Credit: Desna Whaanga-Schollum

Posted on 20 June 2023

Te Au o Te Moana – Voice of the Ocean: Shaun Awatere

Shaun Awatere leads the Tangaroa research theme, which places Māori at its centre and aims to promote and support Māori-led or partnered projects to enable direct benefits to those iwi and hapū involved.

“My interest is looking at how people behave towards the environment and how their actions might affect future generations. A lot of my work looks at the interface between people, their behaviour, and their roles in practices, that are put in place to achieve their priorities.”

Published June 2023
Interview by Desna Whaanga-Schollum

Shaun Awatere – Tangaroa theme leader

Tell me a little about yourself, your connection with Sustainable Seas, and why you got involved 

This National Science Challenge tackles important kaupapa such as the sustainability of the marine natural environment, and kaitiakitanga. For kaupapa that I've been involved in, it doesn't matter whether it's with sustainability of the urban environment, sustainability of the whenua, or sustainability of the ngahere. From a Māori perspective, it's difficult to silo them and put them into boxes. Because whakapapa is a wholistic lens and perspective, that sees these connections right across all those different domains. What we do to the whenua is going to have an impact on the water and what we do to our waterways is going to impact on our marine and coastal environments. So, for me to be involved in Sustainable Seas, I'm not a marine researcher myself, but come from that kaupapa Māori research approach and from a social scientist approach. 

My interest is looking at how people behave towards the environment as well as how potentially their actions might affect future generations. A lot of my work looks at the interface between people, their behaviour, and their roles in practices that are put in place to achieve their priorities. 

Often there's a juxtaposition or a dichotomy between what Māori aspire to and what wider society aspires to. For Māori, there's a need to ensure that the environment is in a state that our children and mokopuna can realise the benefits that we have. And on the other side, wider society, driven by capitalism, is fundamentally driven by the need to accumulate wealth, regardless of the negative impacts that it creates. 

The interface between people and the environment is where I do a lot of my work in terms of looking at the policies, the legislation, and the strategies required to align wider society towards an Indigenous approach to looking after the environment. 

How do you feel connected to the moana? 

The moana is a source of utility and a source of personal, tangible wellbeing for me, and there's also a metaphysical connection. Growing up I knew kina, pāua, crayfish, those things that sustain the tinana. As I grew into a teenager, I became more connected to the environment recreationally, and also on a metaphysical level, through the activity of surfing, of catching waves. 

When you do that, when you get out into the coastal environments diving, swimming, or surfing, you become part of something that’s far bigger than what you are as a human being. It makes you appreciate that you're part of this wider ecosystem and there are bigger forces at play that change and shape the way we live and survive on this planet.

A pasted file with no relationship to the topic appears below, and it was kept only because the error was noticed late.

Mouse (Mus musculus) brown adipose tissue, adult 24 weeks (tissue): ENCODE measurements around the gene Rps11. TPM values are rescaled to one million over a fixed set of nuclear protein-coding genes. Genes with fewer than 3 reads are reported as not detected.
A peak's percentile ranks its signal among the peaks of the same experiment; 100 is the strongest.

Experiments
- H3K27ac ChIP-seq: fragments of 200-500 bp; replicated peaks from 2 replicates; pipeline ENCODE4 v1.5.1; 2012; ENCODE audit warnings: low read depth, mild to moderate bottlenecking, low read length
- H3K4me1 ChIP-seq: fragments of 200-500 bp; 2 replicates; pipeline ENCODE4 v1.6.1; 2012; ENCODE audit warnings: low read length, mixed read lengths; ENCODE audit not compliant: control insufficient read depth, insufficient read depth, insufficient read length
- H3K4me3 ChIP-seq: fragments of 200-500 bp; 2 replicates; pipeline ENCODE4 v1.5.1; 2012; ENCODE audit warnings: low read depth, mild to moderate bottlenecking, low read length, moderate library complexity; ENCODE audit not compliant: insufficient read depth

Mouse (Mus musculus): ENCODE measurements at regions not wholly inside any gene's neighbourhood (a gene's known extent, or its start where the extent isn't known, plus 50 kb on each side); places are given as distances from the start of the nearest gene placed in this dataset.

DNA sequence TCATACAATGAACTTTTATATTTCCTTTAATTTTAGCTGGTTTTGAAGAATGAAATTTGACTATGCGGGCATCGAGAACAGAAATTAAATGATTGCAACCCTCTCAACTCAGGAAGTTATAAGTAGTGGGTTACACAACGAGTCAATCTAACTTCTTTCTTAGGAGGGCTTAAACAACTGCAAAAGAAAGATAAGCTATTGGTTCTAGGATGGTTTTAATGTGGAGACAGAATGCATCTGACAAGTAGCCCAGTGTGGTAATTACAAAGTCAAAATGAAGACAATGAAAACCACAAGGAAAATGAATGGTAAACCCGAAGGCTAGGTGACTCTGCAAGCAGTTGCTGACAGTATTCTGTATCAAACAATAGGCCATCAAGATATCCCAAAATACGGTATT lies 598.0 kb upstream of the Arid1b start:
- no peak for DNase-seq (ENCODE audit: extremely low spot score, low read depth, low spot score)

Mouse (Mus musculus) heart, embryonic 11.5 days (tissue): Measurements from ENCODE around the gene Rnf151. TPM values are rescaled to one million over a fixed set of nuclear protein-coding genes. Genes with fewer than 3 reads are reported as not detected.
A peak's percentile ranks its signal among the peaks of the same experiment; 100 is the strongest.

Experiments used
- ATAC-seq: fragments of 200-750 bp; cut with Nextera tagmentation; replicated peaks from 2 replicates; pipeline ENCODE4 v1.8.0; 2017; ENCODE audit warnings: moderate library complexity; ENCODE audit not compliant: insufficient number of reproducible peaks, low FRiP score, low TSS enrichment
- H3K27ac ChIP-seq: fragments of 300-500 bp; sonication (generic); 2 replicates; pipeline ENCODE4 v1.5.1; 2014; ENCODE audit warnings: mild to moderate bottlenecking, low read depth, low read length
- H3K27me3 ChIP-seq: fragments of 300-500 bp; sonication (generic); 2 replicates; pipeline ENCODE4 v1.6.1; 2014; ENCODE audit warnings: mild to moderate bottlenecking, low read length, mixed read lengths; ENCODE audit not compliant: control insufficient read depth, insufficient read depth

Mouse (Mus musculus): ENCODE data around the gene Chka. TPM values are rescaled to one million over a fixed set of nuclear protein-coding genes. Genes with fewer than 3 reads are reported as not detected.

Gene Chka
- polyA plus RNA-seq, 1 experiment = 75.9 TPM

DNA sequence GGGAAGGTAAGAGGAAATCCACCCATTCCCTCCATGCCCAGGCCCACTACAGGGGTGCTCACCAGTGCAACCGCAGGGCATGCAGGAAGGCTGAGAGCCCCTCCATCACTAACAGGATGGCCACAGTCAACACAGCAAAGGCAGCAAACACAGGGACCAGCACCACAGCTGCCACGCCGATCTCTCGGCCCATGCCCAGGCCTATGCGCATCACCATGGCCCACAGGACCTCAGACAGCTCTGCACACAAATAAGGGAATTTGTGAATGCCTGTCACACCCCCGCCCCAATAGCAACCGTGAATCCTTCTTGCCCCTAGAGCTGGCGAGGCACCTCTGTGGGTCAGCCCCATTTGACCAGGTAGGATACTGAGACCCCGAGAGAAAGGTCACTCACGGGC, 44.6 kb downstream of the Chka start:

This probably best describes the connection that I personally have with the environment. I see myself as part of the environment, rather than seeing the environment as something to extract from and take from. But my thoughts are around, how do we care for the environment, look after the environment, manaaki it in a way that I personally can receive some benefits from it, but also ensure that everyone else can share in it, and that future generations can share in it as well. 

Can you share a memory where you felt connected to the moana? 

One of my fondest memories is going crayfishing with my dad. He was such an awesome swimmer and diver, and there was one time we were walking along this rocky shelf around Tatapouri just north of Gisborne. We had a sack of kina, and we were after some crays on our way back to the car. My dad found this rocky shelf underneath the reef that we were walking on. It was like a channel and the rocks were on a diagonal slope so we could see there was a channel going underneath the reef.

And somehow Dad decided he still wanted some of those crays. He dived down underneath the rocky shelf; went underneath the rocks and the reef and went looking for crays. He managed to secure a couple for us to have a feed. But I just thought, man, this guy is such an awesome swimmer, as well as being fearless and confident enough to be able to go down and get those crays — mind you, hunger can do that to you, or the craving for kai can do that to you.

He put himself at risk. The best personal memories for me are probably when you're in a precarious situation out on the water and you survive an event, or you lose your equipment out on the water, and then you make it back to shore. Or you get thrown about by big waves — there's nothing that makes you feel more alive.

I think that's probably what the personal connection that I have with the ocean is about — that kind of thrill, that adrenaline that you get when you're in those situations.

Waves Crashing, Auroa Point, Māhia. Desna Whaanga-Schollum, 2023

You were saying that you're part of something bigger, that the ocean is definitely the boss, not you?